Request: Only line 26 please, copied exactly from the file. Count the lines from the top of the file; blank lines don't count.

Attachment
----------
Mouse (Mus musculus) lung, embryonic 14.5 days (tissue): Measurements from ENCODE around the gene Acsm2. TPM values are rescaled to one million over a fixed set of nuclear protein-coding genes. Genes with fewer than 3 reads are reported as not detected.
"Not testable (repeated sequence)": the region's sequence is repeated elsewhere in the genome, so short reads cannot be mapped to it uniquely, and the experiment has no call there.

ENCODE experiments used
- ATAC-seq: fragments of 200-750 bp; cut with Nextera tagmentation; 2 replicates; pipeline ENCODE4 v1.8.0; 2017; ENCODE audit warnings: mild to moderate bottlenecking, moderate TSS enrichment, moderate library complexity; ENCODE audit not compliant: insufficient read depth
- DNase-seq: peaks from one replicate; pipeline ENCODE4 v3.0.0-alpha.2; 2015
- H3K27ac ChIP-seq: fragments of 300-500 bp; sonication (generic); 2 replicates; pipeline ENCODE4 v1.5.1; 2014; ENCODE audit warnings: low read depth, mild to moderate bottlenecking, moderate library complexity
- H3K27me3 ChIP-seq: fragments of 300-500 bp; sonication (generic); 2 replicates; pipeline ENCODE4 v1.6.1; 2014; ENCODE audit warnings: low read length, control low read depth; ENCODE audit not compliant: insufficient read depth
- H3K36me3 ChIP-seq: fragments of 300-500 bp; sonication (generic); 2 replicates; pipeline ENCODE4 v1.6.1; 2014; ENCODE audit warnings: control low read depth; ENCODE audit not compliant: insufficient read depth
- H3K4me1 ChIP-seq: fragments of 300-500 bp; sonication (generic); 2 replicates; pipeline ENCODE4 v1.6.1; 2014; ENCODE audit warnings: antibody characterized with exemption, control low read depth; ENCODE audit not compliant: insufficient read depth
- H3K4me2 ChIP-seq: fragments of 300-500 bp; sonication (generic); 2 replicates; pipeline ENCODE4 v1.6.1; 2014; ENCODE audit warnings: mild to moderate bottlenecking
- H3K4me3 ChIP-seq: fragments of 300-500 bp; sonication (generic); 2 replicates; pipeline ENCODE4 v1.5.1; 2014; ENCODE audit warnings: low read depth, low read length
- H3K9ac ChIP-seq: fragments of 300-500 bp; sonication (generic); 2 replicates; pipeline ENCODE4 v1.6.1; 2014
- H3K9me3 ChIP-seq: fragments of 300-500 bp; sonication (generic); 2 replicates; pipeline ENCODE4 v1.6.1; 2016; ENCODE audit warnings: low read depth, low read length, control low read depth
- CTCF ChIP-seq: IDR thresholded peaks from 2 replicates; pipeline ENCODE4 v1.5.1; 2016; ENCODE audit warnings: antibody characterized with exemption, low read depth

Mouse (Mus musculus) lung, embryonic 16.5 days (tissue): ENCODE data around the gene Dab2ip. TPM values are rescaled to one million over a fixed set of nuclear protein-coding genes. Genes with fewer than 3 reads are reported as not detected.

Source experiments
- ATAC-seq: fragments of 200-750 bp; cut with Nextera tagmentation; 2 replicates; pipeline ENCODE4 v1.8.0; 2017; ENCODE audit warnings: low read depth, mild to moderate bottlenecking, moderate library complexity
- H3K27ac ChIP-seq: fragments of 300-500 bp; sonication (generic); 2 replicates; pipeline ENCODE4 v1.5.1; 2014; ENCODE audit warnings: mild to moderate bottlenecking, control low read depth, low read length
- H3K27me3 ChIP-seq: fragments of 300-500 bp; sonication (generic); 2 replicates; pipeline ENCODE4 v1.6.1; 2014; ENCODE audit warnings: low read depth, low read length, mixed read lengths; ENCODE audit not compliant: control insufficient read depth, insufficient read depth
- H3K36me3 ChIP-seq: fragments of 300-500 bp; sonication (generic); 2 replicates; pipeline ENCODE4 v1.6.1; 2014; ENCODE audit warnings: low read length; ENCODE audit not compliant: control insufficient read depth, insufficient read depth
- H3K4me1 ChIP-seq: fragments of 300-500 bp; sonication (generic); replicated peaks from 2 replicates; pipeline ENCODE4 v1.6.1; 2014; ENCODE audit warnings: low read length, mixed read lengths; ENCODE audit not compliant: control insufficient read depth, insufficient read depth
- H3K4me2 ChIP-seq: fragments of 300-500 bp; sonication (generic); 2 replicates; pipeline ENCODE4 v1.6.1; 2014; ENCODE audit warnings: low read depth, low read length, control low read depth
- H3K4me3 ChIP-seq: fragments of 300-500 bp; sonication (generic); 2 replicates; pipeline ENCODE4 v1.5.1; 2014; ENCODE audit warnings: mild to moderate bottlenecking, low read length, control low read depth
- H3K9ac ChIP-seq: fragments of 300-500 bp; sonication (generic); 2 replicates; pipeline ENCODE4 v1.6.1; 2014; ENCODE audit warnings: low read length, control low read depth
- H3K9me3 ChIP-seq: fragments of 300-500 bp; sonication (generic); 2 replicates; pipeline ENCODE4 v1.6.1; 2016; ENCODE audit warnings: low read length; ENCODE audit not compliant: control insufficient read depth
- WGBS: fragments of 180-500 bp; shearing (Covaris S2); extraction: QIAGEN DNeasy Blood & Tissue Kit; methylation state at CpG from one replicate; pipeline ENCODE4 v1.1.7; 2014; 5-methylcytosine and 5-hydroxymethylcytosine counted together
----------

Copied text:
- WGBS: fragments of 180-500 bp; shearing (Covaris S2); extraction: QIAGEN DNeasy Blood & Tissue Kit; methylation state at CpG from one replicate; pipeline ENCODE4 v1.1.7; 2014; 5-methylcytosine and 5-hydroxymethylcytosine counted together